Charcot Foot Limb Salvage Procedure with External Fixation and Medial Column Lengthening: A Case Presentation

by Mario Cala, DPM1, Beau Willis, BS2, Brian Carbonell, BS3, Scott Boynton, BS4pdflrg

The Foot and Ankle Online Journal 6 (8): 1

Charcot neuroarthropathy is a debilitating disease, which affects nearly a third of diabetic patients with peripheral neuropathy. Many of these cases result in below knee amputation due to secondary complications associated with this condition such as chronic ulceration with subsequent soft tissue infection and osteomyelitis. Previous studies have shown the effectiveness of utilizing external fixation and medial column arthrodesis to achieve a stable plantar grade foot in patients with Charcot neuroarthropathy. In this case we present a patient who has a complex deformity due to a previously shortened and hyper-mobile 1st ray combined with an ankle and forefoot valgus deformity. Through the utilization of previous modalities combined with restoration of 1st ray length, a stable plantar grade foot was achieved preventing below knee amputation.

Key words: Charcot Foot, Limb Salvage, Medial Column Lengthening.

Accepted: July, 2013
Published: August, 2013

ISSN 1941-6806
doi: 10.3827/faoj.2013.0608.001


Address correspondence to: 1Barry University / Mercy Hospital, Miami, FL, Residency Director Jackson North Medical Center, Miami, FL

2,3,4 Submitted as 4th year student, Barry University School of podiatric Medicine, Miami, FL


Charcot neuroarthropathy is a progressive condition that results in the destruction of single or multiple joints characterized by subluxation, dislocation, and osseous destruction[1]. Eventually, the Charcot process proves to be self-limiting and enters a quiescent phase, leaving the patient with an irreversible condition, in addition to an increased risk for secondary ulceration[4]. Complicated by peripheral neuropathy, the syndrome historically left the affected individual with the loss of the affected limb[2]. Pathogenesis is related to stress induced repetitive micro-trauma or acute injury on the affected lower extremity that has a loss of protective sensation[3].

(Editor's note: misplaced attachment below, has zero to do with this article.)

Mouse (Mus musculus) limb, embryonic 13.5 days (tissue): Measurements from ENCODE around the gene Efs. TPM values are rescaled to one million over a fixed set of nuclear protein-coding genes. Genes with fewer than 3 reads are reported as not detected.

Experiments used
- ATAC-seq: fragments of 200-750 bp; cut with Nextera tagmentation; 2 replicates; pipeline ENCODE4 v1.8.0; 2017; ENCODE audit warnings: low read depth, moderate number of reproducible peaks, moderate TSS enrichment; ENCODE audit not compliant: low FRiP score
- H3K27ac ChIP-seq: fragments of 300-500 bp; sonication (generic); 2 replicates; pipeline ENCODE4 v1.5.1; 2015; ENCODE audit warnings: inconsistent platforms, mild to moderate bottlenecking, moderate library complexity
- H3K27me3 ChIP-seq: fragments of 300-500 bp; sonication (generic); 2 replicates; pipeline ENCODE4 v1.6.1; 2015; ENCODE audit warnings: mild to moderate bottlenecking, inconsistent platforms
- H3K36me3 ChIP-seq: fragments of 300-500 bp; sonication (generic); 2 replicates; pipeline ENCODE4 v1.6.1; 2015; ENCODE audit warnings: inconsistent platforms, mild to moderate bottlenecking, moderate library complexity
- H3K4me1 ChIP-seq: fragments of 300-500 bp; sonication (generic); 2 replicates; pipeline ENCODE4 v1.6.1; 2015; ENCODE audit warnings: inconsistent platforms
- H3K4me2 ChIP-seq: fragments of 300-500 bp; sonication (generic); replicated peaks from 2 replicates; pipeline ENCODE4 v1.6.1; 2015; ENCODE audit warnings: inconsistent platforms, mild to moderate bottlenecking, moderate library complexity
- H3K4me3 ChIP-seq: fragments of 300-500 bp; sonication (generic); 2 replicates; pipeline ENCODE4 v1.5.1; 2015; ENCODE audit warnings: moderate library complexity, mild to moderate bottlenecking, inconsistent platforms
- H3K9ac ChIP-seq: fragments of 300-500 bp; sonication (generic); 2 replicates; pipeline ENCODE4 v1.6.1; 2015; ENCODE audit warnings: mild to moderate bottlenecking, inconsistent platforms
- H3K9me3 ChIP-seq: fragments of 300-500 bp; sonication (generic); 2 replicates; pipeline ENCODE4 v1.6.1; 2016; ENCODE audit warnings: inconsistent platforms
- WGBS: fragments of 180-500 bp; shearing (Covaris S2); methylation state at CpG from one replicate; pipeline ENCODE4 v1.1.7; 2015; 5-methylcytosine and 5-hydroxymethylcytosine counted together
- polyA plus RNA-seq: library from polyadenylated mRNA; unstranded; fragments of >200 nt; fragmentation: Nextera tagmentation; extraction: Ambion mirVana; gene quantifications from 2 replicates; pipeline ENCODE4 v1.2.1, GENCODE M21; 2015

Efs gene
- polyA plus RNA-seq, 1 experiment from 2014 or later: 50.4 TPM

Because of a traditional understanding that management of Charcot neuroarthropathy often resulted in non-practical ambulation, in the past many surgeons would choose to perform an amputation[3]. Charcot affects only 1% of diabetics, however it has been reported in a staggering 29% of diabetic patients with peripheral neuropathy and loss of protective sensation[3]. Take into mind that the survival rates for diabetic amputations at 5 years is only 50%[3], and it becomes evident that a need for alternative treatment modalities is high in demand. Today, an increasing number of surgeons are advocating for earlier intervention of Charcot changes[5].

To reinforce the concept that increased surgical intervention is needed, we present a case in which below the knee amputation was prevented through the use of an autologous bone grafted 1st ray, external fixation and tri-planar deformity correction.

Case Study